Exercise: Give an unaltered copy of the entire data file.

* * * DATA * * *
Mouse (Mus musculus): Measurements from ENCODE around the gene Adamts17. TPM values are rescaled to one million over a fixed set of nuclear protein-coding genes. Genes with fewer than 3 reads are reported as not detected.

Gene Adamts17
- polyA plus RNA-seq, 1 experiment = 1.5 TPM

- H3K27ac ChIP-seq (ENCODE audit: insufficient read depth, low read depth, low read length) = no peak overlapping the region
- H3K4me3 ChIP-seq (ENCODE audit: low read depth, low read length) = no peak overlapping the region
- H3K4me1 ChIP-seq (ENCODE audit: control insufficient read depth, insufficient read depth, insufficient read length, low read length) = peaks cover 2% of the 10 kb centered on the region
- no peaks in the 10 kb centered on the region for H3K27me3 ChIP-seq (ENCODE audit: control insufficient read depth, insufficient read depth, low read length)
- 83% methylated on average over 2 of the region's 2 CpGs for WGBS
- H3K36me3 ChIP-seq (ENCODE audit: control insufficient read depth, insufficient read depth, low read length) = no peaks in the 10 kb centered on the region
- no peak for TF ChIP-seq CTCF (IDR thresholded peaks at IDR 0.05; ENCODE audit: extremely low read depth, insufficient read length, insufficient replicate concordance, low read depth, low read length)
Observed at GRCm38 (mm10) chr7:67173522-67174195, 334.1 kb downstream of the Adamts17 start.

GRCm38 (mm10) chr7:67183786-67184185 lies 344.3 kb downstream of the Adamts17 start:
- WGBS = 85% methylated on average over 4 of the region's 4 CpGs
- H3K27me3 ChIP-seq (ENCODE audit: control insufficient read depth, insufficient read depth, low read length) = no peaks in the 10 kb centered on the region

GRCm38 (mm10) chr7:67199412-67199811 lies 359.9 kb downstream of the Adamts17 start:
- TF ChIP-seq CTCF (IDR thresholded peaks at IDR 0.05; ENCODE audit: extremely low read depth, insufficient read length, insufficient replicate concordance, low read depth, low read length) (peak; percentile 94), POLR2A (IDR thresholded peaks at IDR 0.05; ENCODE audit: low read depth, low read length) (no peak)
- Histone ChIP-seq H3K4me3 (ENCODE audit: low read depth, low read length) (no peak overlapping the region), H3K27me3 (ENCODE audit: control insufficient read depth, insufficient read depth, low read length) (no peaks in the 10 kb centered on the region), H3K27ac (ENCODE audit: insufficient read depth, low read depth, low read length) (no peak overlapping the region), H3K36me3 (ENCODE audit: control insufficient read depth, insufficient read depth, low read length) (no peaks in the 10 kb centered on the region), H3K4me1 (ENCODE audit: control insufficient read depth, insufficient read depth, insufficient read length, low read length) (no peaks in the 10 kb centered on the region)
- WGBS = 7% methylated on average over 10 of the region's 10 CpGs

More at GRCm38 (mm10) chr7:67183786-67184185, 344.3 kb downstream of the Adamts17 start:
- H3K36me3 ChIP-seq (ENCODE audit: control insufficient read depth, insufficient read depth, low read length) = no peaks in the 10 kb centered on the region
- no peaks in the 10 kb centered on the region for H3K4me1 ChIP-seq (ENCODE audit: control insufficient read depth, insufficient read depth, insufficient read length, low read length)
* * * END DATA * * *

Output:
Mouse (Mus musculus): Measurements from ENCODE around the gene Adamts17. TPM values are rescaled to one million over a fixed set of nuclear protein-coding genes. Genes with fewer than 3 reads are reported as not detected.

Gene Adamts17
- polyA plus RNA-seq, 1 experiment = 1.5 TPM

- H3K27ac ChIP-seq (ENCODE audit: insufficient read depth, low read depth, low read length) = no peak overlapping the region
- H3K4me3 ChIP-seq (ENCODE audit: low read depth, low read length) = no peak overlapping the region
- H3K4me1 ChIP-seq (ENCODE audit: control insufficient read depth, insufficient read depth, insufficient read length, low read length) = peaks cover 2% of the 10 kb centered on the region
- no peaks in the 10 kb centered on the region for H3K27me3 ChIP-seq (ENCODE audit: control insufficient read depth, insufficient read depth, low read length)
- 83% methylated on average over 2 of the region's 2 CpGs for WGBS
- H3K36me3 ChIP-seq (ENCODE audit: control insufficient read depth, insufficient read depth, low read length) = no peaks in the 10 kb centered on the region
- no peak for TF ChIP-seq CTCF (IDR thresholded peaks at IDR 0.05; ENCODE audit: extremely low read depth, insufficient read length, insufficient replicate concordance, low read depth, low read length)
Observed at GRCm38 (mm10) chr7:67173522-67174195, 334.1 kb downstream of the Adamts17 start.

GRCm38 (mm10) chr7:67183786-67184185 lies 344.3 kb downstream of the Adamts17 start:
- WGBS = 85% methylated on average over 4 of the region's 4 CpGs
- H3K27me3 ChIP-seq (ENCODE audit: control insufficient read depth, insufficient read depth, low read length) = no peaks in the 10 kb centered on the region

GRCm38 (mm10) chr7:67199412-67199811 lies 359.9 kb downstream of the Adamts17 start:
- TF ChIP-seq CTCF (IDR thresholded peaks at IDR 0.05; ENCODE audit: extremely low read depth, insufficient read length, insufficient replicate concordance, low read depth, low read length) (peak; percentile 94), POLR2A (IDR thresholded peaks at IDR 0.05; ENCODE audit: low read depth, low read length) (no peak)
- Histone ChIP-seq H3K4me3 (ENCODE audit: low read depth, low read length) (no peak overlapping the region), H3K27me3 (ENCODE audit: control insufficient read depth, insufficient read depth, low read length) (no peaks in the 10 kb centered on the region), H3K27ac (ENCODE audit: insufficient read depth, low read depth, low read length) (no peak overlapping the region), H3K36me3 (ENCODE audit: control insufficient read depth, insufficient read depth, low read length) (no peaks in the 10 kb centered on the region), H3K4me1 (ENCODE audit: control insufficient read depth, insufficient read depth, insufficient read length, low read length) (no peaks in the 10 kb centered on the region)
- WGBS = 7% methylated on average over 10 of the region's 10 CpGs

More at GRCm38 (mm10) chr7:67183786-67184185, 344.3 kb downstream of the Adamts17 start:
- H3K36me3 ChIP-seq (ENCODE audit: control insufficient read depth, insufficient read depth, low read length) = no peaks in the 10 kb centered on the region
- no peaks in the 10 kb centered on the region for H3K4me1 ChIP-seq (ENCODE audit: control insufficient read depth, insufficient read depth, insufficient read length, low read length)